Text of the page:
Diagnosing Problems Using an OBD2 Scanner
If you have even basic mechanical skills, you might be able to replace the oxygen sensor yourself. It starts with diagnosing why the check engine light came on in the first place. If you have your own engine code reader, this is very easy. We highly recommend the Innova CarScan Pro OBD2 scanner.
Many national discount auto parts retailers offer free basic diagnostic services to tell you why your engine light is on, as they hope to sell you some parts. Additionally, your regular mechanics and service technicians can perform diagnostics on your car. If you prefer not to get your hands greasy and plan to take your car to a mechanic first, that’s also possible. Regardless, once you know the problem, you can choose the appropriate oxygen sensor.
We highly advise against selecting cheap products, as they don’t last. Sadly, I had to learn this the hard way! Nowadays, I only buy Bosch or OEM (Original Equipment Manufacturer) oxygen sensors.
Replacing the Oxygen Sensor
Now that we’ve covered the theory, let’s get down to business. We’ll show you how to replace an oxygen sensor using our test car, a latest model Honda Civic. According to my OBD2 code scanner, we received a diagnostic code related to the secondary oxygen sensor.
After stopping at a local parts store, we picked up a Bosch replacement with a factory-style plug. Since oxygen sensors have wires on the end, you can’t use a traditional box or box wrench. For this job, we invested in a practical kit from the parts store that includes three different oxygen sensor sockets for just over $20. These sockets should work with almost all oxygen sensors since most have a 7/8″ (22mm) hex driver.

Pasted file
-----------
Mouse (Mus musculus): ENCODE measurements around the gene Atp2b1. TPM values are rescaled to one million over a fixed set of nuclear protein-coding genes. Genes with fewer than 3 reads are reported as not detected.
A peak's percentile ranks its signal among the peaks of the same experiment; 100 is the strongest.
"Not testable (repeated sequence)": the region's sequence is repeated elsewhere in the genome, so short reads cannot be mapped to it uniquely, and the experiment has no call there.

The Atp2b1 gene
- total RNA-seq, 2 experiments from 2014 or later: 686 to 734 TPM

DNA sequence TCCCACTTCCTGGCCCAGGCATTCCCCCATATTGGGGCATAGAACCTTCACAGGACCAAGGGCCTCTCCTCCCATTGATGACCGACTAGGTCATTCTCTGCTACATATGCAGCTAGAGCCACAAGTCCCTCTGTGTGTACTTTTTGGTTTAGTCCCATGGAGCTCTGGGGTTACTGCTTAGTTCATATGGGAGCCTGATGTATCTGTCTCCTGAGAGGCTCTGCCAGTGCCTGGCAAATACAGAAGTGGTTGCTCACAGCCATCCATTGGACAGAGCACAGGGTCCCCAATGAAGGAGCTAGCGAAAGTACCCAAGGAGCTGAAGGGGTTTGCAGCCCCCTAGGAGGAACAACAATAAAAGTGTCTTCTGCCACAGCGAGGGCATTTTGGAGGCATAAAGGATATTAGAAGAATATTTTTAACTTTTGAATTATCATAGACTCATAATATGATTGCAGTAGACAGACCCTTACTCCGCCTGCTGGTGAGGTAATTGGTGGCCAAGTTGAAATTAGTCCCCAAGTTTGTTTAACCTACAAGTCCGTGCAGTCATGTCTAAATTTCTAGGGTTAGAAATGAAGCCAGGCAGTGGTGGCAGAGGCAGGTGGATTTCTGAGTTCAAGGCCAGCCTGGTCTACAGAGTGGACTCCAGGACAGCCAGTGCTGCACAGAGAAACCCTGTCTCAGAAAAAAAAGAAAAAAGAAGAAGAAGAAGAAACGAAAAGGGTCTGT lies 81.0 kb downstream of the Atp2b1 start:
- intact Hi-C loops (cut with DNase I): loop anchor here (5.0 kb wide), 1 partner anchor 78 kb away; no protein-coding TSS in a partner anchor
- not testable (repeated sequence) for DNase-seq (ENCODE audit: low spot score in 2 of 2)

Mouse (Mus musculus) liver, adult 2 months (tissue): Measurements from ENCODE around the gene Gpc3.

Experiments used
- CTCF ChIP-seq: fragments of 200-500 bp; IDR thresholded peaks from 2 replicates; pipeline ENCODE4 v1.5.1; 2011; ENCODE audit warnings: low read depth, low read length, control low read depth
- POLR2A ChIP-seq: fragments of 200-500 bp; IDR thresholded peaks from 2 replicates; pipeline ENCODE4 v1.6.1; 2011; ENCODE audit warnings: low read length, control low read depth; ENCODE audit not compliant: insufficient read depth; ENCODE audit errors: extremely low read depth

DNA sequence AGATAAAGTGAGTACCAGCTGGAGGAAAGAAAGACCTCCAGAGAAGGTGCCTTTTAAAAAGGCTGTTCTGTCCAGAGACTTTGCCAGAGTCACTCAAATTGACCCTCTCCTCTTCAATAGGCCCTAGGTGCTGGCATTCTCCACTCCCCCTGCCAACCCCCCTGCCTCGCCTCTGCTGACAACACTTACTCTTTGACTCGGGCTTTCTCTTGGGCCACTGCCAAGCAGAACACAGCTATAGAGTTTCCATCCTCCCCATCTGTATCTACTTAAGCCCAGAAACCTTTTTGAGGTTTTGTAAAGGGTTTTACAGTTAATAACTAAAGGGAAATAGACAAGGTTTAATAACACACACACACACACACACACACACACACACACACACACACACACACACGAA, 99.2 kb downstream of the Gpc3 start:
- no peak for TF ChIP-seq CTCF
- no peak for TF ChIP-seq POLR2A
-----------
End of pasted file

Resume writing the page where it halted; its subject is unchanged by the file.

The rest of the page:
The reason for having three different sockets is that car manufacturers don’t always consider accessibility when assembling the car at the factory. As a result, changing them sometimes requires using crazy angles and adapters.
For the Honda Civic, the secondary oxygen sensor is located in a fairly open and accessible area at the front of the engine. So, we used a socket-style socket tool that fits over the sensor and allows room for the power cord to pass through. Before removing the sensor, we unplugged it from the wiring harness.
Sometimes, unplugging the sensor can be challenging. Be patient and careful when separating the plug halves to avoid damaging either the plug or the wire. Using a 3/8″ drive ratchet, we were able to easily loosen the old sensor.
To install the new sensor, simply screw it on and plug it back into the wiring harness using the appropriate socket adapter. Once everything was set, we used AutoScanner to clear the codes stored on the engine computer, and then started the car. After driving around the neighborhood for a few laps, the check engine light stayed off, indicating a successful replacement and a healthy car.
By following these steps, you can save both money and hassle by replacing the oxygen sensor in your vehicle yourself.